Looking at the worst defensive teams in 2017 (excluding Oregon State at 128th) most of them improved year-over-year; but the improvements were gradual. Even Kansas who made the biggest leap defensively still allowed 30 points per game in 2018 and were in the bottom tier of FBS teams. The Beavers and UConn both had very bad defensive teams in 2017 and they actually were (much) worse the following season. I’d expect both schools to show improvement this upcoming season, but defense is just one of those areas that doesn’t dramatically improve season-to-season. You need experience, continuity, talent and an established scheme in place. Those things take years to pursue and cultivate.

#3 - Oregon State’s progress on the offensive and defensive line is questionable...

Jeromy Reichner’s tragic ACL tear only hampers the Beavers worst position group (defensive line). I won’t further bemoan the defensive line here, since the defensive struggles have long been chronicled. The offensive line on the other-hand is another worry for this Oregon State team.

Football is won at the line of scrimmage in the trenches and that is the one place that Oregon State is seriously lagging behind most Power 5 schools. The Beavers have 18 offensive lineman in fall camp and while that bodes well for depth down the road; not many of those offensive lineman are ready to compete and excel in the Pac-12. Blake Brandel and Gus Lavaka (the only two returning starters) will need to carry this group. Nathan Eldridge has been a solid Pac-12 performer before with Arizona; but his health and fitness level is still a huge question mark at this point. Beyond those three guys its looking like a lot will be asked of Brandon Kipper, Clay Cordasco and Nous Keobounnam.

Any injuries to the top six lineman would thrust Jake Levengood or Onesimus Clarke into action and while they’ve got talent; they’re both young and inexperienced. The Beavers have a plethora of playmakers and two solid quarterbacks that can move the ball down the field; but it all starts at the line of scrimmage. The Beavers will simply be over matched at the point of attack in a majority of the games they play in 2019.


The bottom line is this team is still in rebuild mode. The players are just as sick and tired of losing as the fan base is, but as the old saying goes “Rome wasn’t built in a day”. I’ve seen lots of Oregon State fans predict four, five and even six wins for the Beavers in 2019. I just don’t see that as a realistic expectation for the Beavers.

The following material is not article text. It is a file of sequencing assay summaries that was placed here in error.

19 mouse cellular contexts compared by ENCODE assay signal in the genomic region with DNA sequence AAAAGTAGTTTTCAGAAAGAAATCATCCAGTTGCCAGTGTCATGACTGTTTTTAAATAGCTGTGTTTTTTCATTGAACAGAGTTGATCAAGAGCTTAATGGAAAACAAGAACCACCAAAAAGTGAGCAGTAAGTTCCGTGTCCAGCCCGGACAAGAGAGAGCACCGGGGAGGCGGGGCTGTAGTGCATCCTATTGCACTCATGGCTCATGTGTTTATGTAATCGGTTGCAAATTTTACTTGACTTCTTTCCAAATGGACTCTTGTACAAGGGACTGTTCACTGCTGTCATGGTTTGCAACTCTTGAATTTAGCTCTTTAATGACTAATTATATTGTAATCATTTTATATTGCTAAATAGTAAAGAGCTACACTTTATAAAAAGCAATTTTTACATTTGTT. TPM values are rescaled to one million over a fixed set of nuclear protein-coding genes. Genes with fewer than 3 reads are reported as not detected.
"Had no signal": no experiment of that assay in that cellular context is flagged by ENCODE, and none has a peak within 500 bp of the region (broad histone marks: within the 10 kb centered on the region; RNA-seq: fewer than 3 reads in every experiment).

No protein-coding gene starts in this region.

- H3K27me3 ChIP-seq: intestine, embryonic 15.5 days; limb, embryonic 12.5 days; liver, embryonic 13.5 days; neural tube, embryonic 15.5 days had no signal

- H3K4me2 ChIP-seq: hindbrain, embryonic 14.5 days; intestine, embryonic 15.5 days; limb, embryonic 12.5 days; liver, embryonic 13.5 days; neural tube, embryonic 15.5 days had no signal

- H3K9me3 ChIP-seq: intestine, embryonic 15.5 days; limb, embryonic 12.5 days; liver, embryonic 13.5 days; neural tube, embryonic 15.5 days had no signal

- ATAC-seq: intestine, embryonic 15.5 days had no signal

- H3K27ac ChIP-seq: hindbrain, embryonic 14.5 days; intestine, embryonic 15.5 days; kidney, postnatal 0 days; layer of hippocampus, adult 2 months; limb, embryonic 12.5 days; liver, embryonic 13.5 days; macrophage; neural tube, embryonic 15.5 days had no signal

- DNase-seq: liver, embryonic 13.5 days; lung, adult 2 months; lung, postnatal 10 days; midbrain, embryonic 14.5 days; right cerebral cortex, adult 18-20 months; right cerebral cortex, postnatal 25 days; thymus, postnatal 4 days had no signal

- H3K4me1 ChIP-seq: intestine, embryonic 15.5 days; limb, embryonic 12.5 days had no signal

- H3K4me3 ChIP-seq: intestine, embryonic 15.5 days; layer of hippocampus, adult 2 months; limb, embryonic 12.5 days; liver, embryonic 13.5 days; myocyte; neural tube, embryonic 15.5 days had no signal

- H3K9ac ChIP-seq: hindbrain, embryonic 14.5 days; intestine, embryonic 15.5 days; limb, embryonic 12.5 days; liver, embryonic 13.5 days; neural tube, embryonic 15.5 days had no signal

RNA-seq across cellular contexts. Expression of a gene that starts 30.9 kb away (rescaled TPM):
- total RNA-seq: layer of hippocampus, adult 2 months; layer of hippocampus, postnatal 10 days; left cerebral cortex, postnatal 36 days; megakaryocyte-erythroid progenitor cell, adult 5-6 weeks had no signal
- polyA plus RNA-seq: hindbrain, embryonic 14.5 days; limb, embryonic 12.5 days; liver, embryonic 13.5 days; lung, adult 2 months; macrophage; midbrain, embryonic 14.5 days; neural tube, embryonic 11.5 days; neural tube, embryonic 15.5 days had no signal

Arkansas is another Power 5 team coming off a 2-10 season and our friends at HawgBeat dug into just how often Power Five teams are able to quickly turn it around. Here’s what they found out (full story here): “We examined all 71 BCS/Power Five conference teams that won two or fewer games since the turn of the century (2000) and found that they increased their win total by an average of just 2.21 the following year and only 22.5 percent of them actually reached the six-win mark. Throw out teams that have at least three seasons of two or fewer wins... and the numbers slightly improve.”

The Beavers 2-10 season in 2018 certainly isn’t an outlier like it was for Arkansas. The odds-makers in Las Vegas put the over/under for Oregon State’s win total in 2019 at 2.5 wins. On FanDuel, Oregon State opened up at 2.5 wins and so many people bet the under that FanDuel dropped Oregon State’s win total to just 2 wins. Yes gambling odds aren’t perfect, but their typically pretty accurate. Last season one sports better won big money taking the under for Oregon State’s season which ironically was also set at 2.5 wins.

The fact is Oregon State is not yet a good football team. Danny Sheridan of Sporting News recently ranked Oregon State as the worst Power 5 team in the nation. Today, CBS Sports ranked all 130 FBS teams and slotted Oregon State in at 108th. Don’t get me wrong the Beavers will show improvement during the 2019 season. Last year they lost nine games by 17 points or more; that won’t happen again. They will be much more competitive and the scoreboard will reflect that. Despite the improvements and overall talent influx, don’t count on Oregon State’s final record improving much.